A step in the right direction — hopefully

In the year 2000 Europe introduced the Euro III regulation for trucks and busses.

The Australian Government introduced the same regulation, ADR80/00 in January 2003. In 2005 Euro IV was introduced in Europe and Australia implemented this standard in 2008, ADR80/02.

Europe moved to Euro V in 2008 and we implemented the Euro V standard (ADR80/03) in 2011.

You can see a pattern here, European deployment, followed by the introduction of the same emission standard in Australia approximately three years later, once the engine technology has been “bedded down” in the country of origin. And here in Australia our Government allows equivalent alternative emission standards from Japan and the USA, where applicable, giving truck and engine manufacturers the option of meeting the Australian exhaust emission requirements using technology from their homeland markets.

When Europe introduced Euro VI for heavy vehicles in 2013, one would have expected that Australia would move to this exhaust regulation in about 2016, unlocking the health benefits of this cleaner emission standard for all Australians.

Not so, in fact in 2021 we are still potentially another seven years away from Euro VI and equivalent alternative emission regulation in Australia, if the recommendations in latest Regulation Impact Statement (RIS), released by the Federal Government, are implemented.

That would be a staggering fifteen years after the implementation of this clean air standard in Europe!

It cannot be said that this protracted timeline is due to a lack of government awareness of this issue.

Back in October 2015, then Minister for Urban Infrastructure and Cities, Paul Fletcher, headed the review of Australia’s vehicle emission standards, this led to the release of the original draft Euro VI RIS in December 2016. Submissions from industry and other stakeholders, including States and Territories were sought and received in early 2017.

Then seemingly little or no action until a new draft RIS was released in October 2020. During that time the Truck Industry Council (TIC) has repeatedly requested that the conversation be restarted.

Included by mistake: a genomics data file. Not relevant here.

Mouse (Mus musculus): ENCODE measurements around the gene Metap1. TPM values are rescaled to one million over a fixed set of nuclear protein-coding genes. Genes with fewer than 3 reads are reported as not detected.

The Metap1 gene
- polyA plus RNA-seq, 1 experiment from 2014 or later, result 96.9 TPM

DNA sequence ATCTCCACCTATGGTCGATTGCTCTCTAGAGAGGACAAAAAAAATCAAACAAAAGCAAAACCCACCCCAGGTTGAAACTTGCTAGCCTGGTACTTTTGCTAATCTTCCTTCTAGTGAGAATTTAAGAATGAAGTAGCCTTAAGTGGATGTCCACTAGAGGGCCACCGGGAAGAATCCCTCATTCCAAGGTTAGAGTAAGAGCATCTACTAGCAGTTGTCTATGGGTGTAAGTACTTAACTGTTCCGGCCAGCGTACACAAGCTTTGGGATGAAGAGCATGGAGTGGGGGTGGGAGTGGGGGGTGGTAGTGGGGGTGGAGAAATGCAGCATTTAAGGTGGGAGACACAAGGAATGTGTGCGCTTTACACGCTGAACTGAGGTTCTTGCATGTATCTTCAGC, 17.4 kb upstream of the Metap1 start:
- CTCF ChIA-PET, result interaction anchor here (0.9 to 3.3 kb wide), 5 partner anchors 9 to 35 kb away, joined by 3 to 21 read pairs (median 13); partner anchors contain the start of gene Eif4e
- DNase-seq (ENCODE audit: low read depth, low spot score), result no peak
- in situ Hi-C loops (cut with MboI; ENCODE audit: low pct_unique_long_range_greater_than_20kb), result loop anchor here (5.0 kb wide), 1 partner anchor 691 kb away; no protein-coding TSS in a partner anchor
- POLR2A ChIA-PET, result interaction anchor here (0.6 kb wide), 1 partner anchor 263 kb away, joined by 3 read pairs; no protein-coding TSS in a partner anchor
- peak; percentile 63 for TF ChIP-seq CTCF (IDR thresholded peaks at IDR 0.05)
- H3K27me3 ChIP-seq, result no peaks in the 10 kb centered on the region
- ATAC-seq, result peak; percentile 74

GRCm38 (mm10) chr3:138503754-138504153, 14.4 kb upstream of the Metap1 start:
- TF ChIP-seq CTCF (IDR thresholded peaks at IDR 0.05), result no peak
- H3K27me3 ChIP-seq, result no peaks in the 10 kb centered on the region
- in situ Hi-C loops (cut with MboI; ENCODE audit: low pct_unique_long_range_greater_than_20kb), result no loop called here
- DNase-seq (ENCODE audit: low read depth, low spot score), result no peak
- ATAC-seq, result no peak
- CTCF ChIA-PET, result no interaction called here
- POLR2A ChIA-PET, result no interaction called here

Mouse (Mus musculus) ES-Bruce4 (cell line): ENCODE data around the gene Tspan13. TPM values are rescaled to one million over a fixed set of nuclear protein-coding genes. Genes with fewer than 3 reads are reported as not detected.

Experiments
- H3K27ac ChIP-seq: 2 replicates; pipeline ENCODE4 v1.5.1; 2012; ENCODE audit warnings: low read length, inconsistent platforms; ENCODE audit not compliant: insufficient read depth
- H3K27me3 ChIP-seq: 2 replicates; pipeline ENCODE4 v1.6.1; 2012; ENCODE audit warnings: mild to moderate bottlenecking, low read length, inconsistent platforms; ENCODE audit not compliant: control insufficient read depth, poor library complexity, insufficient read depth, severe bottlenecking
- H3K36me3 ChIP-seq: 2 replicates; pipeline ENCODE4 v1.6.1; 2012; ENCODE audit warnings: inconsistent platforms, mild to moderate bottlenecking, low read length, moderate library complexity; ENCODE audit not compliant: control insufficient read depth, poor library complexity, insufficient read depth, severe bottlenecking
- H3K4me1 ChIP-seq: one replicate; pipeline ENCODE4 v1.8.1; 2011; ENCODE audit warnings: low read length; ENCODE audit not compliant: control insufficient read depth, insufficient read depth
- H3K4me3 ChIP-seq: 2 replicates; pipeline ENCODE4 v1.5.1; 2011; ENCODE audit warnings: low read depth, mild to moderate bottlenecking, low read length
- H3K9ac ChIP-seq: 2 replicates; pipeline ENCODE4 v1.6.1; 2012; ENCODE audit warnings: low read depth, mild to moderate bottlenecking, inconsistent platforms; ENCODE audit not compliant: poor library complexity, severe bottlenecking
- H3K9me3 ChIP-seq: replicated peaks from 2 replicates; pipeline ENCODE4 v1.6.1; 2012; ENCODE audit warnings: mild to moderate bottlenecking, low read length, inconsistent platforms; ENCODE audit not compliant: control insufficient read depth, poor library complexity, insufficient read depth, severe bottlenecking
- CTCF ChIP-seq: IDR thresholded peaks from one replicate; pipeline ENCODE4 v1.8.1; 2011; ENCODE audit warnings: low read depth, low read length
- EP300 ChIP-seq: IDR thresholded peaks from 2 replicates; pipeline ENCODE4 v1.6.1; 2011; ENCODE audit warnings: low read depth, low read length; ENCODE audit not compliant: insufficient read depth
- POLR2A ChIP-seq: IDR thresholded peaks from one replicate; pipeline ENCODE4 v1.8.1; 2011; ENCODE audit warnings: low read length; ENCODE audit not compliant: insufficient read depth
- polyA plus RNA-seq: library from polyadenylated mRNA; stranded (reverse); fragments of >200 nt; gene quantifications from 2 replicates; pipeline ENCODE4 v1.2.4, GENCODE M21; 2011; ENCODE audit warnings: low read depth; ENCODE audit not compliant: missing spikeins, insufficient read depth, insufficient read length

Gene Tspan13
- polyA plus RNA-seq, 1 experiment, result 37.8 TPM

TIC members have not let our government’s inaction prevent the introduction of Euro VI trucks in Australia, with one member introducing these cleaner engined trucks back in late 2014.

Other members followed and last year, thirty per cent of all new trucks sold in Australia were Euro VI, or equivalents from Japan and the USA.

In the lengthy delay between the first and second draft RIS, the European regulation has been amended, moving from Step C to Step D.

The tailpipe emissions are exactly the same for all Steps of the Euro VI regulation (A to D), the variations only effect the testing methods and the On-Board Diagnostic systems that are required.

The Department has recommended the introduction of Step D in the October 2020 RIS, while they recommended Step C in the December 2016 RIS.

The main difference between Steps C and D is the way in which the “life” of the emission system is tested.

Step C requires thousands of hours of laboratory dynameter testing to prove the aftertreatment system life, whilst Step D requires annual in-service testing over a period of up to seven years.

The in-service testing is not required in either Japan, or the USA, nor has it been shown to have any fundamental health or environmental benefits that TIC is aware of.

To ensure that truck manufactures adequately test the truck, Step D requires the vehicle to be tested at the GVM, or GCM, whichever is greater. Unfortunately, the Department has not considered the ramification of introducing Step D, over Step C, for Australia.

Due to our uniquely high GCMs on rigid trucks, such as tipper and dogs and on prime movers used for B-Doubles and roadtrains, the European in-service test results are not valid due to Europe’s low GCMs.

TIC has estimated that the adoption of Step D will add almost $900 million to the cost of certifying Euro VI trucks for the Australian market, needlessly adding thousands of dollars to the price of a new truck, all for no apparent benefit.

The Truck Industry Council and our members fully support the implementation of Euro VI and the equivalent alternate standards from Japan and the USA, in fact TICs submissions to both the 2016 and 2020 RIS have called for the early adoption of these emission regulations, phased in from January 2024 to January 2025, some three and a half years sooner than our government’s proposal.

However, the Euro VI regulation that must be adopted in Australia is Step C, and not Step D. This will ensure that Australia can benefit from the health and environmental benefits of the world’s best emission regulations, while not financially penalising Australian truck operators for our unique heavy vehicle combinations.

Tony McMullan
CEO, Truck Industry Council